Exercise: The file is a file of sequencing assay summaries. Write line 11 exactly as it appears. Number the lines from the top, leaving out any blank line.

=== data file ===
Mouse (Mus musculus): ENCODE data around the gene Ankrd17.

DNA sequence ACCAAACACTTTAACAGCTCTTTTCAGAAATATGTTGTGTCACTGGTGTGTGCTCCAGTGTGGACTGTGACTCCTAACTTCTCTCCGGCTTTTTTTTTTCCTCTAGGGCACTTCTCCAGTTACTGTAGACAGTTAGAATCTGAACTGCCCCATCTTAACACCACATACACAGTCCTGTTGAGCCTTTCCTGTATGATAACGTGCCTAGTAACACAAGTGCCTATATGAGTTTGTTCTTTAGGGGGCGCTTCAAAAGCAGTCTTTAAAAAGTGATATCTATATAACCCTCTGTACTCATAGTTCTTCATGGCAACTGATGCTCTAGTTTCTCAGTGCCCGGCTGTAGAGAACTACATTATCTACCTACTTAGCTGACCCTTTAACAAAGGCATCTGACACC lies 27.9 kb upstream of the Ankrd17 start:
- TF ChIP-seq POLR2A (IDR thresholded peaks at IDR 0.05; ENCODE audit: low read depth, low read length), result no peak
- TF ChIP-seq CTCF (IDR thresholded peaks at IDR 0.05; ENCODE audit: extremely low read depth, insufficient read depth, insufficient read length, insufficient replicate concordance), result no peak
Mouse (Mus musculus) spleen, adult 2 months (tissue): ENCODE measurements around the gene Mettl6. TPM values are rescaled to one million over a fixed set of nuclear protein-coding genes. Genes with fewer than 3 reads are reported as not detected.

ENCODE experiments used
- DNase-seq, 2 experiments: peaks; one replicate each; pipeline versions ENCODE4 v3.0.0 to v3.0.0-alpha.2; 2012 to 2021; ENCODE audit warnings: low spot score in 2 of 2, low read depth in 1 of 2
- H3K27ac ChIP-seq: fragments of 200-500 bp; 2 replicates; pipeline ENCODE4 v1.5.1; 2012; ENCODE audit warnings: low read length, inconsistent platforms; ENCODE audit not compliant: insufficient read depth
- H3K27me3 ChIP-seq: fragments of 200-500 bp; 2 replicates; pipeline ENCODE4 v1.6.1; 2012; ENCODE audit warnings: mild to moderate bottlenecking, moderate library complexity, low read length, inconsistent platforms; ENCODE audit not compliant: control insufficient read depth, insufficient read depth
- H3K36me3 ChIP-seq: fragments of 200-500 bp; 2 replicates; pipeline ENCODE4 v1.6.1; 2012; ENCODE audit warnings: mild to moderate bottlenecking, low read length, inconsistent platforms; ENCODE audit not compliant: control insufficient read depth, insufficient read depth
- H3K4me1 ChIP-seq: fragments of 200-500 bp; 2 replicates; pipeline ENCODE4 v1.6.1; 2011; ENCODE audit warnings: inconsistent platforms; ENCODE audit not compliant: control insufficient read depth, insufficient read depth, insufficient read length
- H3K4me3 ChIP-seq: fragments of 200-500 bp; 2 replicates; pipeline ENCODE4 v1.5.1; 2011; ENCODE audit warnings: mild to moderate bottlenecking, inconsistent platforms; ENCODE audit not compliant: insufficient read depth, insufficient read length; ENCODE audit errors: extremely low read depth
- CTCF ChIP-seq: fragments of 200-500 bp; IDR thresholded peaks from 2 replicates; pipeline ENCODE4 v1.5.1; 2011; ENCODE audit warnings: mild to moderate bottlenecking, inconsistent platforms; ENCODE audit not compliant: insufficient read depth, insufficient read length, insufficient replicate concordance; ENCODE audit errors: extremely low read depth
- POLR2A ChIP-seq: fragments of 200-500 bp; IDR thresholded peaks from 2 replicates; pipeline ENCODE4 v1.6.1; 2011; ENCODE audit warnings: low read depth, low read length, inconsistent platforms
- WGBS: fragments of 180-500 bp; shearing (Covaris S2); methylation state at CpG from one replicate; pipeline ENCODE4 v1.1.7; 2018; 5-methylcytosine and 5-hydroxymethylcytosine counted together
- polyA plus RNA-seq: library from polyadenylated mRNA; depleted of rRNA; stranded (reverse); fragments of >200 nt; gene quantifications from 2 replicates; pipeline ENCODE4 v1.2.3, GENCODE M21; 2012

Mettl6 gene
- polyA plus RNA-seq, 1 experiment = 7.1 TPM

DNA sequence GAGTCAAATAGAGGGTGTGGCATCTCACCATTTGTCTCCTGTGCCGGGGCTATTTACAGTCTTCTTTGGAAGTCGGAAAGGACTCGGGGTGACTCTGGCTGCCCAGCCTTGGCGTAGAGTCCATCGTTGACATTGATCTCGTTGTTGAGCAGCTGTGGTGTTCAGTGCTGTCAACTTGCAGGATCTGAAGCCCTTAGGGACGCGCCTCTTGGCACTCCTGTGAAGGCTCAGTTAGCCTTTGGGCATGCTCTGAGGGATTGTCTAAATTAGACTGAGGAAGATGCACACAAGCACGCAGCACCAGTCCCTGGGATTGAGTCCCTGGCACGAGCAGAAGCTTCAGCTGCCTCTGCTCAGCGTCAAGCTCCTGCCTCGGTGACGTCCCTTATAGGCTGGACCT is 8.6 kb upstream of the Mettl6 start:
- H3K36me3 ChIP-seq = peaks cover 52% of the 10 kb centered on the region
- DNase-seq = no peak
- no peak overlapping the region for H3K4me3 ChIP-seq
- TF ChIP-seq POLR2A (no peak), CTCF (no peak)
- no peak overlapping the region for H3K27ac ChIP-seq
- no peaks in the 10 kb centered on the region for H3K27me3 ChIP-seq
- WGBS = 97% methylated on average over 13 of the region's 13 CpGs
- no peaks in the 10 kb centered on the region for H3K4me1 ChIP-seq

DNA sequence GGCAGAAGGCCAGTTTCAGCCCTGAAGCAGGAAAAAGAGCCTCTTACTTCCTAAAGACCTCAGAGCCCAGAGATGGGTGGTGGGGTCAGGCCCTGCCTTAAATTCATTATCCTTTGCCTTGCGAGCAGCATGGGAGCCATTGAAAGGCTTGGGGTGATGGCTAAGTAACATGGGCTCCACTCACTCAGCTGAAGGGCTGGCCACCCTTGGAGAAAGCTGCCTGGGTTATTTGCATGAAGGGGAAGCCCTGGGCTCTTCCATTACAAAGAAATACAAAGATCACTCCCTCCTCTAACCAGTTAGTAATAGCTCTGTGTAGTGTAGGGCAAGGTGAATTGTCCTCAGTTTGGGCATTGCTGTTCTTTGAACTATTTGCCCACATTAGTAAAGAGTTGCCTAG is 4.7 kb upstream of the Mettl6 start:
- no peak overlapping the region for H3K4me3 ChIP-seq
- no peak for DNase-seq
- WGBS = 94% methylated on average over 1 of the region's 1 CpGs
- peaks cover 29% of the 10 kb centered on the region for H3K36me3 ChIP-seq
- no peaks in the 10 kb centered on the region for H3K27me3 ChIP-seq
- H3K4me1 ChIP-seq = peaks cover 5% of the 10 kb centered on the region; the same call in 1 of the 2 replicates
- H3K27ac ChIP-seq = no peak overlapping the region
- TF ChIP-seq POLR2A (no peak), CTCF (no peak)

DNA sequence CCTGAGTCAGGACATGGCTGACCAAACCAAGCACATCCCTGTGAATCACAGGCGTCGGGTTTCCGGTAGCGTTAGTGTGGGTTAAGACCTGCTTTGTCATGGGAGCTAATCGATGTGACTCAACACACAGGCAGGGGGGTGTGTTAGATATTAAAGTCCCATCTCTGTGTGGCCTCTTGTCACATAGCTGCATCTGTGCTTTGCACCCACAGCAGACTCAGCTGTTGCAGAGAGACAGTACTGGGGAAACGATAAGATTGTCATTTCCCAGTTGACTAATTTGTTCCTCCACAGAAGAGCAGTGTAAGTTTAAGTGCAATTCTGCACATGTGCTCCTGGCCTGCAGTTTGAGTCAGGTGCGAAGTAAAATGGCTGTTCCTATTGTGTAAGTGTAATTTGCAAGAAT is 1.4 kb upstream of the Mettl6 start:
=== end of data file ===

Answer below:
- H3K4me1 ChIP-seq: fragments of 200-500 bp; 2 replicates; pipeline ENCODE4 v1.6.1; 2011; ENCODE audit warnings: inconsistent platforms; ENCODE audit not compliant: control insufficient read depth, insufficient read depth, insufficient read length